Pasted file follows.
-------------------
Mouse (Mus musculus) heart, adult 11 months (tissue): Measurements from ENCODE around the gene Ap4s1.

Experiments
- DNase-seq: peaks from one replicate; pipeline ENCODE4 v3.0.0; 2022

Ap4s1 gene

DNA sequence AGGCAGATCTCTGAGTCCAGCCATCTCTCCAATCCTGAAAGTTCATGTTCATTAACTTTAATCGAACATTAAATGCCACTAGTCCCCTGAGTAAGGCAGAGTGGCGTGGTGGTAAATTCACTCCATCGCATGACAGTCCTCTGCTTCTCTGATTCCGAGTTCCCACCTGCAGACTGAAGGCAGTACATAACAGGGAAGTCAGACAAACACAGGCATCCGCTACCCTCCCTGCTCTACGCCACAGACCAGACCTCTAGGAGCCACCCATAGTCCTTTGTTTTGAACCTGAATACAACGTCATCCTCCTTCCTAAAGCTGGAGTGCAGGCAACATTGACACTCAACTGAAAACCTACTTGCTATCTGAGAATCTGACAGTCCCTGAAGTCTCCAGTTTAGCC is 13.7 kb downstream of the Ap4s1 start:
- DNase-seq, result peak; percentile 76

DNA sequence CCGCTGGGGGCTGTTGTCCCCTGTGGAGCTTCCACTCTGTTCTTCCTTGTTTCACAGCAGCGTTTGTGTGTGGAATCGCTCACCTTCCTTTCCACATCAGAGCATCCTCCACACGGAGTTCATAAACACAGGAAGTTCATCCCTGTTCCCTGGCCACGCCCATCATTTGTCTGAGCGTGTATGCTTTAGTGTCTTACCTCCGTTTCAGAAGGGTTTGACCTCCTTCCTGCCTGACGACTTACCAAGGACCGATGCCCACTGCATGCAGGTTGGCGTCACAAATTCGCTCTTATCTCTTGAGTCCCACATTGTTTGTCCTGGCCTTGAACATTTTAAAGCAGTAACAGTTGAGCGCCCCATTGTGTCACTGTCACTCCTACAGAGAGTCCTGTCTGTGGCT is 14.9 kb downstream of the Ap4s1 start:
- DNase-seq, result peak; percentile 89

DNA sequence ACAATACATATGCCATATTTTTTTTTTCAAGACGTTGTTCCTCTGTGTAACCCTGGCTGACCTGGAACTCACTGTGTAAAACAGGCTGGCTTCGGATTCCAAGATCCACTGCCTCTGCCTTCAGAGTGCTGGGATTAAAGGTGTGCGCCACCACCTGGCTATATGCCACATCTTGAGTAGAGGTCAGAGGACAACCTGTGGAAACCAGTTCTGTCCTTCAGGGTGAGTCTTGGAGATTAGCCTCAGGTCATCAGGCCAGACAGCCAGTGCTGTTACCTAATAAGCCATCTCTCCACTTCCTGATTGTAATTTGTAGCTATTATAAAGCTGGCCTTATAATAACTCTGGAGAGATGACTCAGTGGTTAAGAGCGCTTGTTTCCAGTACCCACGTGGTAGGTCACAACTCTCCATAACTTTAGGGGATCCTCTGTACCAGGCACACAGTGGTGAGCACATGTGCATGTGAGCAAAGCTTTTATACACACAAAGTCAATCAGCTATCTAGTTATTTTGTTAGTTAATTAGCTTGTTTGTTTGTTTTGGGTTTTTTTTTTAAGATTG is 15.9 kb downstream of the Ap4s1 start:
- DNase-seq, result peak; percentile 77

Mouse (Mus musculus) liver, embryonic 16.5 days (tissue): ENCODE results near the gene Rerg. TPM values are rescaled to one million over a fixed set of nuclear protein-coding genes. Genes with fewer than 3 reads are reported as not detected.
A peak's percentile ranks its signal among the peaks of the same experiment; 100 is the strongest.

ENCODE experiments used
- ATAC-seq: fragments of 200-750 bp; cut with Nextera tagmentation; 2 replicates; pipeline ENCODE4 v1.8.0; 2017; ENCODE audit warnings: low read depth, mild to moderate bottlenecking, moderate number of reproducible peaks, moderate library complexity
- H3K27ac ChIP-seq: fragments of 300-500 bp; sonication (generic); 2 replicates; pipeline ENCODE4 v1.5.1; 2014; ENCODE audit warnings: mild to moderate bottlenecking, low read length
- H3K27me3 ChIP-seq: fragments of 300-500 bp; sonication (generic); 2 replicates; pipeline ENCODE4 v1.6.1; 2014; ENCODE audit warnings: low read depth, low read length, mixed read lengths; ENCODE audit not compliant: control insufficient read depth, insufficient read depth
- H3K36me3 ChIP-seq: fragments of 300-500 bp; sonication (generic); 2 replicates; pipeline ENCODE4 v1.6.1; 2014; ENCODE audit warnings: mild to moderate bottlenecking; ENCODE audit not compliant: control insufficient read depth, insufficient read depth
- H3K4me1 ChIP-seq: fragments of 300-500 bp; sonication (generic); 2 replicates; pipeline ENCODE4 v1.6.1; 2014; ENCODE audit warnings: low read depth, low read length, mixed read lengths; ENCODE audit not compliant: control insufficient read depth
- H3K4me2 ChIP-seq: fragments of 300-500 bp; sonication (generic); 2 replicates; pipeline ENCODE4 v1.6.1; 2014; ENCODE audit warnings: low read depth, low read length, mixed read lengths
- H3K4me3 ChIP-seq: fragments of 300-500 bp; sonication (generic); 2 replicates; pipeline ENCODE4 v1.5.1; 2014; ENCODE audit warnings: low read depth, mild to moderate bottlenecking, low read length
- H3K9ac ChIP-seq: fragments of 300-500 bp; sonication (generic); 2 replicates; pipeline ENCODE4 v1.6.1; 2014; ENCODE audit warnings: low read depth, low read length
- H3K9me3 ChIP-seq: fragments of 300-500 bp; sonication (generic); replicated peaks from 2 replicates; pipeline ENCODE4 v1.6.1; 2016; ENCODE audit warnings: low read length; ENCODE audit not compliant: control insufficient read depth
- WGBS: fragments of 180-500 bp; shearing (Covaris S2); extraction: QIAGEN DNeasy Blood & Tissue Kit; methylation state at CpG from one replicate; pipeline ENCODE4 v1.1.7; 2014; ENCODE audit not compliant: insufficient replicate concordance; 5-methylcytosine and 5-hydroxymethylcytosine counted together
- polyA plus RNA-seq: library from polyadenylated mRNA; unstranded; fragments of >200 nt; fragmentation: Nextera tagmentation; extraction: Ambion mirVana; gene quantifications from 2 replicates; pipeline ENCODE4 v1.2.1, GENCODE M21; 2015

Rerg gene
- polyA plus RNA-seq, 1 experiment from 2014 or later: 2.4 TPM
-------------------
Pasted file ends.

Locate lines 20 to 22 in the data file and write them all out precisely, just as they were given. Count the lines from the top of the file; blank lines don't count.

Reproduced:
- H3K4me3 ChIP-seq: fragments of 300-500 bp; sonication (generic); 2 replicates; pipeline ENCODE4 v1.5.1; 2014; ENCODE audit warnings: low read depth, mild to moderate bottlenecking, low read length
- H3K9ac ChIP-seq: fragments of 300-500 bp; sonication (generic); 2 replicates; pipeline ENCODE4 v1.6.1; 2014; ENCODE audit warnings: low read depth, low read length
- H3K9me3 ChIP-seq: fragments of 300-500 bp; sonication (generic); replicated peaks from 2 replicates; pipeline ENCODE4 v1.6.1; 2016; ENCODE audit warnings: low read length; ENCODE audit not compliant: control insufficient read depth